Opening Remarks of President Ferdinand R. Marcos Jr. for the Panel Session on Moving Towards Nutrition Security

News Releases 18 January 2023

Thank you very much for your introduction.

I’m pleased to be joining you this morning and as we acknowledge the distinguished panel experts, academics, executives, and officials who will be hearing from during the discussion period.

It is quite apropos that we hold this gathering prior to taking our mid-day meal for the day.

For us in the Philippines, an essential and perennial component of a meal is one served with rice. Filipinos join over half of the global population where rice is an essential grain – the veritable staff of life. We simply cannot get enough rice.

It was not too long ago – just over seventy years, when the Philippines embarked on an experiment to fortify rice with thiamine and other nutrients.

This experiment helped solved the severe problem that was existing in our country then of beri-beri, which was a leading cause of death at the time.

It’s now considered as a model for Public Health Nutrition and for rice enrichment programs in other countries.

Beyond rice, we created the National Nutrition Council 48 years ago to supervise, coordinate, and evaluate the national nutrition program for all public and private agencies.

Food security remains at the forefront of our national agenda. Anchored on our vision for a prosperous, resilient, and secure Philippines by the year 2040, the [overarching] goals of this administration that are to build an inclusive society when no one is hungry, where Filipinos live long and healthy lives, and where they are provided with an environment built upon trust and security, and where they can be innovative and remain smart and responsive to the problems of the day. Underscoring all these lofty goals is ensuring that each and every one is provided with quality and ample nutrition.

In a 2021 Global Food Security Index, the Philippines ranked a modest 64th out of 113 countries in four dimensions of food security metrics. We have made significant gains in the past few years, but more certainly needs to be done if we are to attain Sustainable Development Goal 2 on Zero Hunger.

It bears emphasizing that the challenge of nutrition is different for you and for me, from your economy to mine, from us here, to the people back home.
Among our priority interventions are those geared towards making food available, affordable, accessible amid the looming global food and energy shortage. Government spending will focus on productivity-enhancing interventions for the agricultural sector, research and development is going to be a very important component for this as — with the advent as has been mentioned, with the advent of the climate change issues, the impact on climate change has to be part of that discussion.

Government spending will focus on the agricultural sector but also it will – in the distribution sector for — as all governments we buy a lot of food to provide for our schools, there’s a feeding program for children, to provide for, especially during the pandemic for assistance to those who are in trouble.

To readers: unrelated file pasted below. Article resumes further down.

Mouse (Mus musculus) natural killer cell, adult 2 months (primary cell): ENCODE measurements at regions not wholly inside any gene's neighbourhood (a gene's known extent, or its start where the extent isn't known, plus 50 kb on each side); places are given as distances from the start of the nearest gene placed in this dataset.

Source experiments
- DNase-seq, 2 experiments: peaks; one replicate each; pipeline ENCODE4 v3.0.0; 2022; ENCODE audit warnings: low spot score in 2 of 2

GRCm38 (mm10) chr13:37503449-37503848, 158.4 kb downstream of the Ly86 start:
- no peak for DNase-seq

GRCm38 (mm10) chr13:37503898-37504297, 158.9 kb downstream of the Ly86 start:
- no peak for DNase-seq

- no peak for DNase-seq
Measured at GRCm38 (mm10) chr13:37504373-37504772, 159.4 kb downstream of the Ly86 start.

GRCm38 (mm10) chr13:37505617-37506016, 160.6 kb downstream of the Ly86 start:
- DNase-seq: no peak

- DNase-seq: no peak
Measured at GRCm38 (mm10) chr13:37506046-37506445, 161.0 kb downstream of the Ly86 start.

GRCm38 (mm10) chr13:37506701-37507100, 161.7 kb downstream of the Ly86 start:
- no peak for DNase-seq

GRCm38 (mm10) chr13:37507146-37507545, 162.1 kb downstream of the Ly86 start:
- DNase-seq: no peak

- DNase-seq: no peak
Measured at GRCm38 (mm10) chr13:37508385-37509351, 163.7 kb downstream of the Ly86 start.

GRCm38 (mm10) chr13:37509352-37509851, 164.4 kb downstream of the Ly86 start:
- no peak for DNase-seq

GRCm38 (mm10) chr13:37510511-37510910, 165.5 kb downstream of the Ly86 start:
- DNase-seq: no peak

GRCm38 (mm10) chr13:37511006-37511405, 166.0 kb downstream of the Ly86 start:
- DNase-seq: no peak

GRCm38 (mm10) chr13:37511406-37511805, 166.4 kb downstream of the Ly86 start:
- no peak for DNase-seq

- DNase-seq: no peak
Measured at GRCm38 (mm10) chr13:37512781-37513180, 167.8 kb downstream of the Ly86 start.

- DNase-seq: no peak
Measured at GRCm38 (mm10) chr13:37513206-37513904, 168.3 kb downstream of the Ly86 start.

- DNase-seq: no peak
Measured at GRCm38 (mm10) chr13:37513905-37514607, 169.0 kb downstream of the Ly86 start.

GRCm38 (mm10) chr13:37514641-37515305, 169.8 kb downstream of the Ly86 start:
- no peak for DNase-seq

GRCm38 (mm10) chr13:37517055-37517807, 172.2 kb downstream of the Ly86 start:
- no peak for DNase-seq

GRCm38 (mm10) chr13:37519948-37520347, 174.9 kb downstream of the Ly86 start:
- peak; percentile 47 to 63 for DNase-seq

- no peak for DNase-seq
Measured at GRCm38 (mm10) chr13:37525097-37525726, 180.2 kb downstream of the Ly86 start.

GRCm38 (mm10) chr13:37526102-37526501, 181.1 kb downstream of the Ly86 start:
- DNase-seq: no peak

And we have learned during our sessions here
that systems based and data-driven cooperation is key to achieving security, and the challenge we face in nutrition is no exception.

So let me offer a few ideas:

  • We must, first of all, boost productivity in agriculture and fisheries, including through climate-resilient technologies, and promote production even in non-agricultural areas such as urban and vertical farming, and community gardening for subsistence supply. The food from the toil of our own hands is the food that will most nourish our bodies.
  • We must invest in facilities, logistics, and systems that bring the nutritious food to our people, much like a grander scale of farm-to-table, and increase the capacity of our institutions to enforce regulations that enhance food quality. We must also cooperate to develop technologies that increase the nutritional value of our food and content and prolong their shelf life, which are sometimes contrary goals and again we count on the research and development that will be undertaken and the new technologies that will be discovered for us to be able to bridge that gap.
  • Let us incentivize a nutritious lifestyle, promote active and health-seeking behaviors across different ages and income levels, and create an ecosystem based on the concept of green and circular economy.

We are looking to working with the WEF and various stakeholders on a holistic and integrated plan covering both food security and nutrition security.

The work of the WEF’s New Frontiers of Nutrition, a vital component of the equally vital Future of Consumption Platform, is commendable in this regard in providing us all with the first big leap towards nutrition security
through a common paradigm on the purpose of nutrition and the future of food, and developing principles and indicators to sustain our efforts, while aiming to create economic value for nutrition.

Friends and partners, I look forward to productive and insightful outcomes from this discussion today. I am confident we will be able arouse high-impact, actionable, and collective ideas to steer us all forward on our common goal of nutrition security, not only in health and food, but especially in the quality of that food.

I wish you all a nutritious lunch, but not to be had before an enjoyable and productive panel session.

Thank you and good morning. [applause]

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